Shanghai Covid restrictions fuel fears of another lockdown

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A rollout of Covid restrictions across Shanghai has fuelled fears the city is heading towards another lockdown, as Chinese authorities seek to contain outbreaks while maintaining a sense of stability before a major political meeting on Sunday.

Shanghai residents, who endured an arduous two-month lockdown earlier this year, have reported this week several schools moving into online classes and sudden snap lockdowns across the city. At least 46 residential buildings or neighbourhoods had been designated medium risk and one high risk, across 14 of Shanghai’s 16 districts, local media reported. Several districts have also shut down entertainment and sporting venues, and all new arrivals must get tested within 24 hours, authorities said on Sunday.

The city government said there was no mass school shutdown or lockdown coming, but the word-of-mouth reports of small localised restrictions, the erection of fences, and snap lockdowns trapping people at home or in other buildings, have heightened unease. On social media, some residents complained of fire escapes being locked, and pets left without care after owners were taken to quarantine. Others shared information about previously unreported lockdowns of shops and buildings.

Shanghai recorded just three locally transmitted cases and 44 asymptomatic cases on Wednesday. All tested positive while already in centralised quarantine facilities, and added to a total of 1,173 cases, 83% of them asymptomatic, since July.

Since Monday, China’s health commission has reported about 1,120 confirmed cases and 4,202 asymptomatic cases. The majority were recorded in Xinjiang, which has been subjected to severe lockdown restrictions in recent months.

At least 36 Chinese cities across 31 provinces were under various degrees of lockdown or control this week, affecting about 197 million people, according to monitors.

Across China, some people were blocked from returning to Beijing after the Golden Week holiday by alerts warning that they “may have a time and space relationship with the epidemic risk”. The blocks prompted speculation it was to reduce the risk of an outbreak in Beijing during this weekend’s Chinese Communist party congress meeting.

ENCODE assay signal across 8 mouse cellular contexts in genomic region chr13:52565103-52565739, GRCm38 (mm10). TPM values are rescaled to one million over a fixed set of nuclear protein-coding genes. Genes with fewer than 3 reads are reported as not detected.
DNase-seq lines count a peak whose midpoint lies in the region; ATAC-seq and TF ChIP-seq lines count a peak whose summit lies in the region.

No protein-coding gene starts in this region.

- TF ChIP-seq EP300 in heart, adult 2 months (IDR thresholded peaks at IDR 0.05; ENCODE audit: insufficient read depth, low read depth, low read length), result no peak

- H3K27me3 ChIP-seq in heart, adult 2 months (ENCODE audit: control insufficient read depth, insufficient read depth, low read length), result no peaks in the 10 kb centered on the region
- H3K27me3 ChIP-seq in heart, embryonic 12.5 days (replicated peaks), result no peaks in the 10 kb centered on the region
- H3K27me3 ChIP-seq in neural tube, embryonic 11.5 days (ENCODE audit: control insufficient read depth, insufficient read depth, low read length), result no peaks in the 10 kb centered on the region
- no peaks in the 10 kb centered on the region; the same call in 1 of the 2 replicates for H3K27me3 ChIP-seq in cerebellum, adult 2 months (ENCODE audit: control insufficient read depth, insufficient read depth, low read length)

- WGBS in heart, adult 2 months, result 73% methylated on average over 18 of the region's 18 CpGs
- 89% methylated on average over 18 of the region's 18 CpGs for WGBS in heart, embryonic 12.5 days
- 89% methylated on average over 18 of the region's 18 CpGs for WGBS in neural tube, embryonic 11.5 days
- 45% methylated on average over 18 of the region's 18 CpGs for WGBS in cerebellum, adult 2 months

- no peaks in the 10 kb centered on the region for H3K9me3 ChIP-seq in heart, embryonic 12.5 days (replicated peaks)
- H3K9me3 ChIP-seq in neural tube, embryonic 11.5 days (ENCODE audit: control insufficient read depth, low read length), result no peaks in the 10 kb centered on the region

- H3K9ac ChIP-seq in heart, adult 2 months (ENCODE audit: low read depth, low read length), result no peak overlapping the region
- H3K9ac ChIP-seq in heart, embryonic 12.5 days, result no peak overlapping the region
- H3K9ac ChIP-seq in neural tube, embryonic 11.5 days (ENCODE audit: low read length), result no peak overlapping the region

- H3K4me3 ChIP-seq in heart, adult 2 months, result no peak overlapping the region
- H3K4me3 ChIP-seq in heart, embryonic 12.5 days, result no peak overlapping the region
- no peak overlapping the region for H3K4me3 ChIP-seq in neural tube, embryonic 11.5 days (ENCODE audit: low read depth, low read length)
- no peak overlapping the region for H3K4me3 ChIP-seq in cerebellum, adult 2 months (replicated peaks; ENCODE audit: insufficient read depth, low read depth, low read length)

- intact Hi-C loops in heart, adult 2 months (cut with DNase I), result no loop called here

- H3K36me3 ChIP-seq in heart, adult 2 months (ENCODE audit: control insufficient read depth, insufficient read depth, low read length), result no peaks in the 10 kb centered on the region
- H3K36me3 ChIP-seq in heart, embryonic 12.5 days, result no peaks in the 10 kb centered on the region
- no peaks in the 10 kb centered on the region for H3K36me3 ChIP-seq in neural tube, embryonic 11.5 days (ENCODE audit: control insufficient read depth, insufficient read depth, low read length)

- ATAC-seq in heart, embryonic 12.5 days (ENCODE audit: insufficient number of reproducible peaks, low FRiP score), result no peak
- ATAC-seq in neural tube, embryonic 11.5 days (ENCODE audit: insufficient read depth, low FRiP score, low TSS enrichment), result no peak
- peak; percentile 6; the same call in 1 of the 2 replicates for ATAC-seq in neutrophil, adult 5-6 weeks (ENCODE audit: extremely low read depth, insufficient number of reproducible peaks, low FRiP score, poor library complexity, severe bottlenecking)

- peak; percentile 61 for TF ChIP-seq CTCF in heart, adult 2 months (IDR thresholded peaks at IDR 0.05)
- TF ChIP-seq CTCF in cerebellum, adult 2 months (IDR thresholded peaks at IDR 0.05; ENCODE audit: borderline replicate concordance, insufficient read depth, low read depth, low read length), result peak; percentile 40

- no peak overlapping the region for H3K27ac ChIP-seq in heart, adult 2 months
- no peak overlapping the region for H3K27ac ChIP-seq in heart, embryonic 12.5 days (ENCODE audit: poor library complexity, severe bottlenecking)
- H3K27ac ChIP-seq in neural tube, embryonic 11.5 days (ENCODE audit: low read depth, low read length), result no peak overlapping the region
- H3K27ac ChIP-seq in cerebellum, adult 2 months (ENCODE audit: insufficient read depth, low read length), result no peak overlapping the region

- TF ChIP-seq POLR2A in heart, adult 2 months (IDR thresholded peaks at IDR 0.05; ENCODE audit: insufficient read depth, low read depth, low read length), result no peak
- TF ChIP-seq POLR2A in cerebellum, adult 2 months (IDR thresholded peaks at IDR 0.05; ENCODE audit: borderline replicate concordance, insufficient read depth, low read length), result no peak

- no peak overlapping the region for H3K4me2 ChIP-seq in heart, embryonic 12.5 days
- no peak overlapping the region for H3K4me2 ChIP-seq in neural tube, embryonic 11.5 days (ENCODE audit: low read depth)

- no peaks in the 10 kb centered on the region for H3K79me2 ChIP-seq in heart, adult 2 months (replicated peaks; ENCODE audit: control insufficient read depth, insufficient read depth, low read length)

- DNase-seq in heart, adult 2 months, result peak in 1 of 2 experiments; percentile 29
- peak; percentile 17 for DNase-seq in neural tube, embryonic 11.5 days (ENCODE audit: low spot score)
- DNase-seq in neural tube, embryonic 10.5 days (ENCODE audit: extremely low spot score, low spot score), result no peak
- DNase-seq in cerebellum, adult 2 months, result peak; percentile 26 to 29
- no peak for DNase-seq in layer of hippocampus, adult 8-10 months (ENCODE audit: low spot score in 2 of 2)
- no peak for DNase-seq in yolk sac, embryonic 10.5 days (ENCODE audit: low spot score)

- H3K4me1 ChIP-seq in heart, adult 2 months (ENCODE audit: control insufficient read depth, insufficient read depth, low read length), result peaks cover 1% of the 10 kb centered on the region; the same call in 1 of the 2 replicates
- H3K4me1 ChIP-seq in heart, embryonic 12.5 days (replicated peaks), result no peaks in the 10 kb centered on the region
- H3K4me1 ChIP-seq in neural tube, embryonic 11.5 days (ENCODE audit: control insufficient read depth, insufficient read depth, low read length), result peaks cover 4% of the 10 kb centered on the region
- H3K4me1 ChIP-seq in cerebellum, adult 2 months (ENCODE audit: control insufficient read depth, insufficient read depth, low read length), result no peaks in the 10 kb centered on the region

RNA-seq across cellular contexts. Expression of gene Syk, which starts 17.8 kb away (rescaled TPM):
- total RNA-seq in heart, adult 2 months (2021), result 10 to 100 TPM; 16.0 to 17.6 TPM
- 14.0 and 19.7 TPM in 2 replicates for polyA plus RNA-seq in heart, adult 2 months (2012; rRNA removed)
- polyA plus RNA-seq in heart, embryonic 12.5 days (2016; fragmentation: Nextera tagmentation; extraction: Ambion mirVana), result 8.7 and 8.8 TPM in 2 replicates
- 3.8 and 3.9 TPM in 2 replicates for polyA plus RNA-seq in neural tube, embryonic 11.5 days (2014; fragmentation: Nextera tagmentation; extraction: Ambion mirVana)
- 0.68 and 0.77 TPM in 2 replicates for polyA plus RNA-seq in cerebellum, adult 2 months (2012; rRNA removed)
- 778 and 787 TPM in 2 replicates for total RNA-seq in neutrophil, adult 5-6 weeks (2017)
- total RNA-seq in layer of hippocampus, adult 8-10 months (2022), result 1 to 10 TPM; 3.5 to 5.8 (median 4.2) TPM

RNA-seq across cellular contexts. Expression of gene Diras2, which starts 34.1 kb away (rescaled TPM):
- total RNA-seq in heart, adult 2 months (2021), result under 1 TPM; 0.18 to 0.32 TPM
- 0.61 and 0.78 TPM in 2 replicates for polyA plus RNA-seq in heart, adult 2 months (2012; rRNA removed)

Other Chinese cities have increased testing, closed tourism sites, and halted public transport. Shenzhen, which reported 33 cases on Wednesday, has ordered daily testing for all arrivals for three days, while in Beijing the shuttle buses bringing tens of thousands of workers in from Tianjin and Hebei were suspended.

In Zhengzhou city, Henan, where 12 cases were reported, all residents must get tested every 24 hours in order to take public transport or enter public spaces, and in Guangzhou, where 10 cases were reported, authorities launched a mass testing drive and partial lockdown of at least one district.

China’s case numbers are low by global standards but the government has pledged a “dynamic zero” Covid strategy of containing and eliminating every outbreak. The policy was successful throughout much of the pandemic but has been challenged by the high transmissibility of newer variants, and the threat of sudden lockdowns and travel restrictions have begun to chafe with citizens.

“Is there anyone unluckier than me?” said one person who recently arrived in Zhengzhou. “I have experienced the lockdown of Xi’an, the lockdown of Shanghai, and now it’s Zhengzhou, please!”

In Beijing on Thursday a shortlived protest saw banners hung on an overpass, with one saying: “We don’t want PCR tests, we want to eat.”

In consecutive days of coverage this week, state media espoused the need for all citizens to stick with the policy, saying it was the only way to avoid huge losses of life and a run on medical resources. The article was widely shared with hundreds of millions of views but thousands of comments were censored, prompting some readers to joke that “dynamic zero” was being applied to comment sections.

Additional reporting by Chi Hui Lin

The Guardian

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